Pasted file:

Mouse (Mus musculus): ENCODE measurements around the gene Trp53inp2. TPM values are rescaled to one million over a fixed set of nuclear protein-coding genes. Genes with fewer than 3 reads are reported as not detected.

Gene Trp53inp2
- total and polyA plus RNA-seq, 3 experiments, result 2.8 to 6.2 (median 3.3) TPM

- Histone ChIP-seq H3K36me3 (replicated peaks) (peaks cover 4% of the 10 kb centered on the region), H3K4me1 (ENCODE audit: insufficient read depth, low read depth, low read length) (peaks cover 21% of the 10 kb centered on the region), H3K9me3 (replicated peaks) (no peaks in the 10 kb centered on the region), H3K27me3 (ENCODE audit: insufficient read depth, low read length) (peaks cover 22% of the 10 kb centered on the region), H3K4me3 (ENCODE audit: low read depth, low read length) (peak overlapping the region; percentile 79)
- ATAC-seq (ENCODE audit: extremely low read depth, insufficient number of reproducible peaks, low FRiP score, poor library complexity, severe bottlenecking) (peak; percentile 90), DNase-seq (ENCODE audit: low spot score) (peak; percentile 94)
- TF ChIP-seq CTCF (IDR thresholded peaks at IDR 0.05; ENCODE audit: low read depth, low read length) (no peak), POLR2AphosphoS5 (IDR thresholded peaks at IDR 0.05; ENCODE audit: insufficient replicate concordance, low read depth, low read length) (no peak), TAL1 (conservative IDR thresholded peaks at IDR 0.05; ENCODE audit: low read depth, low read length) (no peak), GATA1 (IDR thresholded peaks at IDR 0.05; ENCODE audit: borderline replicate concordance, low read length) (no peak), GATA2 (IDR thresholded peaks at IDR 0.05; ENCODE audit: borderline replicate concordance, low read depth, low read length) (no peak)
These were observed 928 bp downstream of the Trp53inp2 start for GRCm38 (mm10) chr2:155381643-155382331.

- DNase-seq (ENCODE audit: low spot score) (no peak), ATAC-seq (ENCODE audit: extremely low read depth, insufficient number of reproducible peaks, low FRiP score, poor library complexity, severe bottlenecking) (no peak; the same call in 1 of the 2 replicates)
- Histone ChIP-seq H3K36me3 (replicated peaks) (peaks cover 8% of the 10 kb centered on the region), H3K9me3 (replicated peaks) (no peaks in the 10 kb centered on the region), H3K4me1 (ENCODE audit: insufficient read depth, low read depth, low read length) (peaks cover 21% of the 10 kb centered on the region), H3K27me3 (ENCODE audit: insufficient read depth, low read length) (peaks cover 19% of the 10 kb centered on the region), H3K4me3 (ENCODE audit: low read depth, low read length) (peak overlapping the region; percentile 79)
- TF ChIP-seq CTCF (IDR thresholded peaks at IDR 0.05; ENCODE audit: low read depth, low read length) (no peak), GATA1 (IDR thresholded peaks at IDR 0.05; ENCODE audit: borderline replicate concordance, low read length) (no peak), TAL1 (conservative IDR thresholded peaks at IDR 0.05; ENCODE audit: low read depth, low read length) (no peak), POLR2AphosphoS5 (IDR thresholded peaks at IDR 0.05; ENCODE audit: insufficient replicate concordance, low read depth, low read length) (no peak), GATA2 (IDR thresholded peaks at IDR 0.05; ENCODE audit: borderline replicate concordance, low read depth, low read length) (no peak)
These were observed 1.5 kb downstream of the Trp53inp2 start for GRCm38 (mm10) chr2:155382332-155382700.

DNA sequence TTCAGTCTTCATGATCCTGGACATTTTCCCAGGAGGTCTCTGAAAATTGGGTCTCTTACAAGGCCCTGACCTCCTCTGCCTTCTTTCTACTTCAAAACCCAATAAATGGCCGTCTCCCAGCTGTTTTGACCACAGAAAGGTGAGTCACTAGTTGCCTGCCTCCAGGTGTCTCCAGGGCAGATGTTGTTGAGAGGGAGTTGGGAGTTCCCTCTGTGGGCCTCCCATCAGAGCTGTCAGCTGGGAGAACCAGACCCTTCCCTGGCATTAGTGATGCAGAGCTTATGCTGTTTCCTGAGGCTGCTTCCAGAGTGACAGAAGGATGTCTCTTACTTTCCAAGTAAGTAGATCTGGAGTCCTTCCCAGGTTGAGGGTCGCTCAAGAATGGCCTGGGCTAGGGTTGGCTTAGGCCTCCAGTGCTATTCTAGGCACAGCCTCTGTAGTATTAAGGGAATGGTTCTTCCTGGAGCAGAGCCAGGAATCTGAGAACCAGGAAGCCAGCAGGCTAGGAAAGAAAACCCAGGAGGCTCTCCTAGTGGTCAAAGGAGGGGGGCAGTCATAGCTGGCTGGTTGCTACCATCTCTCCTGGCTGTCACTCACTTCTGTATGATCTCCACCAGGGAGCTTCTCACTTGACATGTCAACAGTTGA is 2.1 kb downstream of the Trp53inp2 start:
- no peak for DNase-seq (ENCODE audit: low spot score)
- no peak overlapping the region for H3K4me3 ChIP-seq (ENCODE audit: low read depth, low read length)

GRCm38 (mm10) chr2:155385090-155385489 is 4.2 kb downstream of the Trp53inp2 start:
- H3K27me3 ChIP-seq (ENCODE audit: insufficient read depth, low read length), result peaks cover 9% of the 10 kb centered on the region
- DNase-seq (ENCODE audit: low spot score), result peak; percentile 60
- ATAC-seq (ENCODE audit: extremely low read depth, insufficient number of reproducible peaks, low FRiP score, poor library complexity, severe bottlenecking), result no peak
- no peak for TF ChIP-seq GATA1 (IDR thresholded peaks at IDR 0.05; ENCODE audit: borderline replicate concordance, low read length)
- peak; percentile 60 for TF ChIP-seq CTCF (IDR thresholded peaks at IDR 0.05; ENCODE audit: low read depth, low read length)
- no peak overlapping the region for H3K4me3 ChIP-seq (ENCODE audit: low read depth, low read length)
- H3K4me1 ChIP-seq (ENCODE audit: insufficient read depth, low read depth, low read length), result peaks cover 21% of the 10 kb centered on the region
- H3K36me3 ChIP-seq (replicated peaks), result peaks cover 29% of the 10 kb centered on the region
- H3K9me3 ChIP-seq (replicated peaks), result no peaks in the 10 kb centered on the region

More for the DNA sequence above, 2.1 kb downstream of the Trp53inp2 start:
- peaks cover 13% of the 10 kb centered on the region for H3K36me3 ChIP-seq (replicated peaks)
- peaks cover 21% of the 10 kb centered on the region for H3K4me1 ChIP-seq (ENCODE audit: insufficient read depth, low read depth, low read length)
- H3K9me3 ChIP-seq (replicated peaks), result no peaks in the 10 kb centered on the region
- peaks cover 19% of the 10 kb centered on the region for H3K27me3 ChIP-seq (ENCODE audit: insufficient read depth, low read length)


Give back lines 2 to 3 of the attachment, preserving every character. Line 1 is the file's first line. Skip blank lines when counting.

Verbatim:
Gene Trp53inp2
- total and polyA plus RNA-seq, 3 experiments, result 2.8 to 6.2 (median 3.3) TPM